Kernel Rating (out of 5):
Length: 91 minutes
MPAA Rating: PG
Age Appropriate for: 5+. I’m not exactly sure why the movie is PG — it has some potty humor and a few gross-out scenes with vomit and animal excrement, but there’s nothing truly inappropriate or offensive. The monster Bigfoot plays a role, but his “shadow” may only scare super-young children who are profoundly afraid of the dark.
‘Judy Moody and the NOT Bummer Summer’ revolves around a brazenly frustrating character who doesn’t appreciate her family and friends until the end of the flick. By that point, you’ll probably be asleep.
By Roxana Hadadi
The worst part of being an adult is not getting a summer vacation. Sure, taxes are bad too — but getting robbed of three months off is undeniably the ultimate slap in a grown-up’s face.
That time spent lounging around, playing outside and reading stacks of books is one of the best parts of youth. If I’m jealous of children for any reason, it’s because for nearly 100 days out of every year, they get to relish the wonderfulness of doing absolutely nothing, or absolutely everything, depending on whatever they want. Remember when Mel Gibson yells for “Freedom!” during “Braveheart”? That’s basically my battle cry for summertime.
But despite being a children’s movie about the simplistic joys of those school-free months, “Judy Moody and the NOT Bummer Summer” falls pretty flat in conveying the requisite sheer glee. The main character here is obsessed with quantifying the fun she had during her summer, proving how great it was in “thrill points,” instead of actually getting out there and living life. She’s like a compact version of the narrator from “Fight Club,” defined by the numerical value she gives her experiences instead of the real memories she made along the way. Tyler Durden railed against consumerism and how we end up being owned by our “things”; little Judy Moody (Jordana Beatty) allows a little diagram and made-up “points” to take over her psyche.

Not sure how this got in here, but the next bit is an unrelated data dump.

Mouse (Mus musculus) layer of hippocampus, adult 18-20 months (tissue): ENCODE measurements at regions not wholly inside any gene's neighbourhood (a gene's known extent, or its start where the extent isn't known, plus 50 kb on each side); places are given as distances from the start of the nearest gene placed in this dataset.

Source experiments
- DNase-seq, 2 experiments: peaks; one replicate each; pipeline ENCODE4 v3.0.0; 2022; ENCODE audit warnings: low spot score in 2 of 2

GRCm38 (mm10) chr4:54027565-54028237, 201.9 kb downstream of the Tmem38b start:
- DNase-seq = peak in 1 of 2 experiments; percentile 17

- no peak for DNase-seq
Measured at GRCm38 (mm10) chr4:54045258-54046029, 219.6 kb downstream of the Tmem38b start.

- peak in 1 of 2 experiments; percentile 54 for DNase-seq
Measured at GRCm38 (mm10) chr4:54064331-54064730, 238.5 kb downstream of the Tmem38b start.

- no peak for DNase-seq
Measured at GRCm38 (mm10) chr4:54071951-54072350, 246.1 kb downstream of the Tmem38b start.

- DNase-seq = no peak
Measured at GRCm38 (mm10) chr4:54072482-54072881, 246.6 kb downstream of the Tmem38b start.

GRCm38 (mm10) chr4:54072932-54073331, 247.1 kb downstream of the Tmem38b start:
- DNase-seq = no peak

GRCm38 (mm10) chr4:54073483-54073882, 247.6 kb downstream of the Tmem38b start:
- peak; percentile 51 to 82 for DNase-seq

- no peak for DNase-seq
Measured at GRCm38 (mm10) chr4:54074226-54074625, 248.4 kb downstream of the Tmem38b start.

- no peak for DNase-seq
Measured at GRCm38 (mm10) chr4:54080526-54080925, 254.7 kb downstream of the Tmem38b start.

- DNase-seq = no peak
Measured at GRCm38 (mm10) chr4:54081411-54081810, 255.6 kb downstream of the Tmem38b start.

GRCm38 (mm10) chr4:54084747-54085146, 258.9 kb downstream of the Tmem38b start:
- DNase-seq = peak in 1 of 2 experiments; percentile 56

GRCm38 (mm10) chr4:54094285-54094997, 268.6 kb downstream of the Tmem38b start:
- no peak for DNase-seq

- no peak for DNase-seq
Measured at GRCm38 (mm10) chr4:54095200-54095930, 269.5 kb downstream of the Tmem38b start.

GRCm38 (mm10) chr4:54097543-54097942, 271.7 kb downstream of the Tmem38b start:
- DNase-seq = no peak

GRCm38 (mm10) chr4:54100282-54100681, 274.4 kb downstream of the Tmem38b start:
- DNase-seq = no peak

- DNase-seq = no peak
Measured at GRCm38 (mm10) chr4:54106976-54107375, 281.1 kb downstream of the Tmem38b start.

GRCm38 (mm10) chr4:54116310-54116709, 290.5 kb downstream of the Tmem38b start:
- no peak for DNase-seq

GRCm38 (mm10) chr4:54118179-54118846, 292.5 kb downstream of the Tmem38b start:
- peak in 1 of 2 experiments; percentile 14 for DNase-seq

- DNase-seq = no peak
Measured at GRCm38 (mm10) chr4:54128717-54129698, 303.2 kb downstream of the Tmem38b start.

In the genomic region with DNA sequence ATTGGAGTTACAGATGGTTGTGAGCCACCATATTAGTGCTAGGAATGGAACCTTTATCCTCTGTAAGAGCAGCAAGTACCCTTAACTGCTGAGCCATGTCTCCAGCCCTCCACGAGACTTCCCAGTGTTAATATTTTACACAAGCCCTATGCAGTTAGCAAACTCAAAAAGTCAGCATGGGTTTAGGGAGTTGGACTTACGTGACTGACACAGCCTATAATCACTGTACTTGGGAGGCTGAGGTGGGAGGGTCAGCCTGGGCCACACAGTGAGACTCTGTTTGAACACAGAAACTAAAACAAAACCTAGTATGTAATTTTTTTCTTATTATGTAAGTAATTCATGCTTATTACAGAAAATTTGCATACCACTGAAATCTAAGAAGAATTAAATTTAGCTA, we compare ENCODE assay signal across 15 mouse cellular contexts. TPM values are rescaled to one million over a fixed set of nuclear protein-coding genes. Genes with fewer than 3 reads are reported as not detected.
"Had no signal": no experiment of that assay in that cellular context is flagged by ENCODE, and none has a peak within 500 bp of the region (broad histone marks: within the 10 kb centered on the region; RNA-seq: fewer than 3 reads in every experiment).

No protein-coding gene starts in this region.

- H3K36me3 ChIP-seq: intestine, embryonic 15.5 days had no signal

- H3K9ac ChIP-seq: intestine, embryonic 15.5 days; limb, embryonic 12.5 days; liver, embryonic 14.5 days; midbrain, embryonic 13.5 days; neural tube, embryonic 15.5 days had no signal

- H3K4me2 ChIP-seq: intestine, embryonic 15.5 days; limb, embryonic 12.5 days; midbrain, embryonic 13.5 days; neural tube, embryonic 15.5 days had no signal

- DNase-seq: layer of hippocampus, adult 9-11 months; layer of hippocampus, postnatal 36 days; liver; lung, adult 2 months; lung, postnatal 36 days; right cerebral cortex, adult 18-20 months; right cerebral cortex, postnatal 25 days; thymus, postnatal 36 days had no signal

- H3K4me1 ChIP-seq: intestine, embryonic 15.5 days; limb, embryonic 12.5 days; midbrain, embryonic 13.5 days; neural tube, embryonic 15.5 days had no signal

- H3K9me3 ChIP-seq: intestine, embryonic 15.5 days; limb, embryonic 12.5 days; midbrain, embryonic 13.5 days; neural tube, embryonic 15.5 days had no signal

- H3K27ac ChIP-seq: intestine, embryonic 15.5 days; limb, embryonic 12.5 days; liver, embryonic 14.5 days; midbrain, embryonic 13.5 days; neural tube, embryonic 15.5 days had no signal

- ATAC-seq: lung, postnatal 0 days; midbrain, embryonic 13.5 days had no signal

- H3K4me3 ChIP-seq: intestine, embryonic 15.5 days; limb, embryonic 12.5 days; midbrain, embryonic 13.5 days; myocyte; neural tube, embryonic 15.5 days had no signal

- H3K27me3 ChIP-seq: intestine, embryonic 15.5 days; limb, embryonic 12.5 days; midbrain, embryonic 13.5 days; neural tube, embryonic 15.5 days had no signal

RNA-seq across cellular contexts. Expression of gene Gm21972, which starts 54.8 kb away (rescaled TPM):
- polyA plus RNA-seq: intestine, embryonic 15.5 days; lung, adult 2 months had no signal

Judy is so unoriginal that at one point she seriously considers a relative’s suggestion of, “Let’s Google fun!” She thinks expensive trips and sleep-away camps are the only paths to gratification. She’s the kind of girl who will grow up to be a teenager busily documenting her parties, prom and graduation through countless pictures that will immediately be uploaded onto Facebook. Not for her personal amusement, of course, but as a desperate flaunt to others: “Look at me! … Please?” No thanks, Judy Moody. I’ll pass.
Perhaps I’m being too harsh on a children’s movie — based on a series of books by Megan McDonald, who also writes a series based on Judy’s brother, Stink — that ultimately tries to redeem its character by having her realize, in Grinch-like fashion, the real meaning of summer, just like the crotchety green guy realized the importance of Christmas. But I refuse to let our society condone bratty kids who blame their parents for not being wealthy enough to provide them with a pricey vacation, who steal ideas from their siblings and who ply others for affection and attention.
I know that children don’t understand all the problems of the real world, and that’s fine. Being innocent and naïve comes along with being young, and expecting a children’s movie character to act less like Paris Hilton and more like Mother Teresa is a poor dream. But I’m taking a small stand, and it’s against “Judy Moody and the NOT Bummer Summer” — and not just because it’s a dreary, plodding film. Instead, both kids (and the parents paying for their tickets and snacks) deserve to invest time with characters that are more realistic, genuine and appreciative than this “heroine” ever is.